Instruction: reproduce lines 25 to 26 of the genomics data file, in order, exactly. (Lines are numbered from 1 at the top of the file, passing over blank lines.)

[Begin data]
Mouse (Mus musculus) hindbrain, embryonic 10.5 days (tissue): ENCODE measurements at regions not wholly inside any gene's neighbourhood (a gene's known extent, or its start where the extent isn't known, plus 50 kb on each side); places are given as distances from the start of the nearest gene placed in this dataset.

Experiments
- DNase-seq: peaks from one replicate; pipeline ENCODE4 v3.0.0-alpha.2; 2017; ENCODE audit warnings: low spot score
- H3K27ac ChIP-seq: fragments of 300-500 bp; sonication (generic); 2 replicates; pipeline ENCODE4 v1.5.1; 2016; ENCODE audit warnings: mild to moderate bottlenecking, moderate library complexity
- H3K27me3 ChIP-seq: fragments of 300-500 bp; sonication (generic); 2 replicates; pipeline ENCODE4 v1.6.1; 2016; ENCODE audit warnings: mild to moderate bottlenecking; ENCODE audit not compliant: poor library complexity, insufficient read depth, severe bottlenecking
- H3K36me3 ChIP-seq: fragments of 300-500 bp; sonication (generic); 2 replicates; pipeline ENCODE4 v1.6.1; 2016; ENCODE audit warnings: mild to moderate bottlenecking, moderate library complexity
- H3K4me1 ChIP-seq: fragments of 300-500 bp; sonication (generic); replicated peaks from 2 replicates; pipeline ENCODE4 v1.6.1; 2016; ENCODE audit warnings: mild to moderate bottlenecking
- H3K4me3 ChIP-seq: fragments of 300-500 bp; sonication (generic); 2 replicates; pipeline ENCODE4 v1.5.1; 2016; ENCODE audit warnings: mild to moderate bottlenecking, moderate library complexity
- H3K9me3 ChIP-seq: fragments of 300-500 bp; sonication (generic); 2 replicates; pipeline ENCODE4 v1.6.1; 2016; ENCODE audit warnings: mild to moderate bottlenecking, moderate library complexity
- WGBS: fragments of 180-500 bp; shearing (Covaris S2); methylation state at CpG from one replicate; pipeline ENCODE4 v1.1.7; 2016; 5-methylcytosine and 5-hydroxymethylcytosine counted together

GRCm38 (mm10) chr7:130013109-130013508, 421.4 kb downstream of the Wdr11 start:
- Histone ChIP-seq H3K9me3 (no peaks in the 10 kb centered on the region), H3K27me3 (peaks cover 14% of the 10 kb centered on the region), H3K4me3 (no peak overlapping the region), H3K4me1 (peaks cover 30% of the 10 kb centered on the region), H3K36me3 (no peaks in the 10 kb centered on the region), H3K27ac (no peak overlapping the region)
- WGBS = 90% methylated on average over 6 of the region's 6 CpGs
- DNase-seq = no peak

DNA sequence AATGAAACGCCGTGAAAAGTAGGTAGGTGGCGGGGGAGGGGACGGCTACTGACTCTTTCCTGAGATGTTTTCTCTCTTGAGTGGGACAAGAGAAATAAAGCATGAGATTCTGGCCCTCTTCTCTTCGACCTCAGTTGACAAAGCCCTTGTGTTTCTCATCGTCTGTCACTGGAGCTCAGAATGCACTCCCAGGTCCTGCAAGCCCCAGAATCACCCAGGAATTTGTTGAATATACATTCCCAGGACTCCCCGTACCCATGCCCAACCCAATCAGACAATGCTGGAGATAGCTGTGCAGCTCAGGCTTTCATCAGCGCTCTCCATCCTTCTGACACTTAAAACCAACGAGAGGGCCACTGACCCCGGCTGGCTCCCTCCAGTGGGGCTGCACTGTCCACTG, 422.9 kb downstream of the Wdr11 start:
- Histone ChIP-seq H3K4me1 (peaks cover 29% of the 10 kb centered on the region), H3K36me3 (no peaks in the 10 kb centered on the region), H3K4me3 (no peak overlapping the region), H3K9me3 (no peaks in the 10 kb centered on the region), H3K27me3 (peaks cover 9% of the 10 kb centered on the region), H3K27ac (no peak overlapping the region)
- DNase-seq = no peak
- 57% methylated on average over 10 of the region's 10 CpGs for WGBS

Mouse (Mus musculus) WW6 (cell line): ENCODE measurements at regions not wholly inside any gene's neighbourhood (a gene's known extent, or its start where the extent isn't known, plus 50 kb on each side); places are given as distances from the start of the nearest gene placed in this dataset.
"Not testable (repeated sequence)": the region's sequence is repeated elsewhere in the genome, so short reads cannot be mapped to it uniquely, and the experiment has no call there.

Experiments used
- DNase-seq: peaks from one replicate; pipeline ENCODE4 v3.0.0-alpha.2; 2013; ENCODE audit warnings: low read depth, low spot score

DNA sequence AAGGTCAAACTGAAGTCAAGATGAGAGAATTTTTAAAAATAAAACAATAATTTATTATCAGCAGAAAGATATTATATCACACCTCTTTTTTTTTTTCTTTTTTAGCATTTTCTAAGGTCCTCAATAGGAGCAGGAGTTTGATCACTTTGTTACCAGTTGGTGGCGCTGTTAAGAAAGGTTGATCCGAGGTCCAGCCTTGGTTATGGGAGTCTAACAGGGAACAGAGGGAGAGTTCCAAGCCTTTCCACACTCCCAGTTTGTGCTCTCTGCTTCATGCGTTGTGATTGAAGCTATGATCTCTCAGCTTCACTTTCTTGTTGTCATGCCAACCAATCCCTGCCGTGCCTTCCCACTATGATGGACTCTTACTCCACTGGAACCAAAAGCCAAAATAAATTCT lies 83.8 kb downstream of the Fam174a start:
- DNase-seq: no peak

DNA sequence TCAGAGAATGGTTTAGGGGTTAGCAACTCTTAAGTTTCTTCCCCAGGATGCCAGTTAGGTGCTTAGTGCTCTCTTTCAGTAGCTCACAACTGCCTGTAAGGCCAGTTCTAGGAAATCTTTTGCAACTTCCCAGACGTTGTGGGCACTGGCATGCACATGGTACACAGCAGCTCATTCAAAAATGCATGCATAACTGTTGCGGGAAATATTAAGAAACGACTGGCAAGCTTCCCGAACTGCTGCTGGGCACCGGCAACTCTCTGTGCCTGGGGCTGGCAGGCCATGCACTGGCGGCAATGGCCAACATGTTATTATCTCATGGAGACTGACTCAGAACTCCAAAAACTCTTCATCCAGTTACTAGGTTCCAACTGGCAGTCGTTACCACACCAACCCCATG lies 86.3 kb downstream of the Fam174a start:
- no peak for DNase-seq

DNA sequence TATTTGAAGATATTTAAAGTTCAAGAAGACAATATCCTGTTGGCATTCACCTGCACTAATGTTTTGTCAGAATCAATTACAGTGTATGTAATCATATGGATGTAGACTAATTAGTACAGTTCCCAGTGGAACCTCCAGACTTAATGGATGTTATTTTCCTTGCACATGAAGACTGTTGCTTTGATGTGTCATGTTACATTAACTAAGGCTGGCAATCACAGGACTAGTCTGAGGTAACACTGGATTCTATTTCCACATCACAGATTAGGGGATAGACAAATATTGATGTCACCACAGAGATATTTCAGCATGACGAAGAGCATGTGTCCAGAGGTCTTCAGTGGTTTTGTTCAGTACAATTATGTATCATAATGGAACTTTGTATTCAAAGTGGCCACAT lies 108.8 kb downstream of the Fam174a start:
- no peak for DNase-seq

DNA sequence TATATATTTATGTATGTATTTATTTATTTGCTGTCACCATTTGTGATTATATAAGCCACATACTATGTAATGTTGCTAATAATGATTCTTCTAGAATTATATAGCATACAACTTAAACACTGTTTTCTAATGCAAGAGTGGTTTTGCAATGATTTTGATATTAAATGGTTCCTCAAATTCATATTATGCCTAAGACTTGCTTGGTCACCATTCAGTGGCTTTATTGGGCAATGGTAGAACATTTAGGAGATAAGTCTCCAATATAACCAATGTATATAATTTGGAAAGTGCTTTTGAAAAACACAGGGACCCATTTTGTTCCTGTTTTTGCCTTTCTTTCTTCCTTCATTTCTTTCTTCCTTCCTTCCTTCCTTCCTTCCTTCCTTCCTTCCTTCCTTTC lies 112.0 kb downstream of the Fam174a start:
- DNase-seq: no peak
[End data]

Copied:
DNA sequence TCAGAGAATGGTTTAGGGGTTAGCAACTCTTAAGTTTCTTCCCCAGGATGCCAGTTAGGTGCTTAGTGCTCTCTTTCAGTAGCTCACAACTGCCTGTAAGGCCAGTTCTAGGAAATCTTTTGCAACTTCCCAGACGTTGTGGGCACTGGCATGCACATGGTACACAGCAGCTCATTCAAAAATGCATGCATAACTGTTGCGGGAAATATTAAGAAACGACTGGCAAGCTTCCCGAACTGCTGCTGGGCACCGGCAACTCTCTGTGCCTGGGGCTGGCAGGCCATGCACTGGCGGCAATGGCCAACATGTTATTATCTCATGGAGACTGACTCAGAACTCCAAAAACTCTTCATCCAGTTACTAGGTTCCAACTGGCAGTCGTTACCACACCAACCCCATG lies 86.3 kb downstream of the Fam174a start:
- no peak for DNase-seq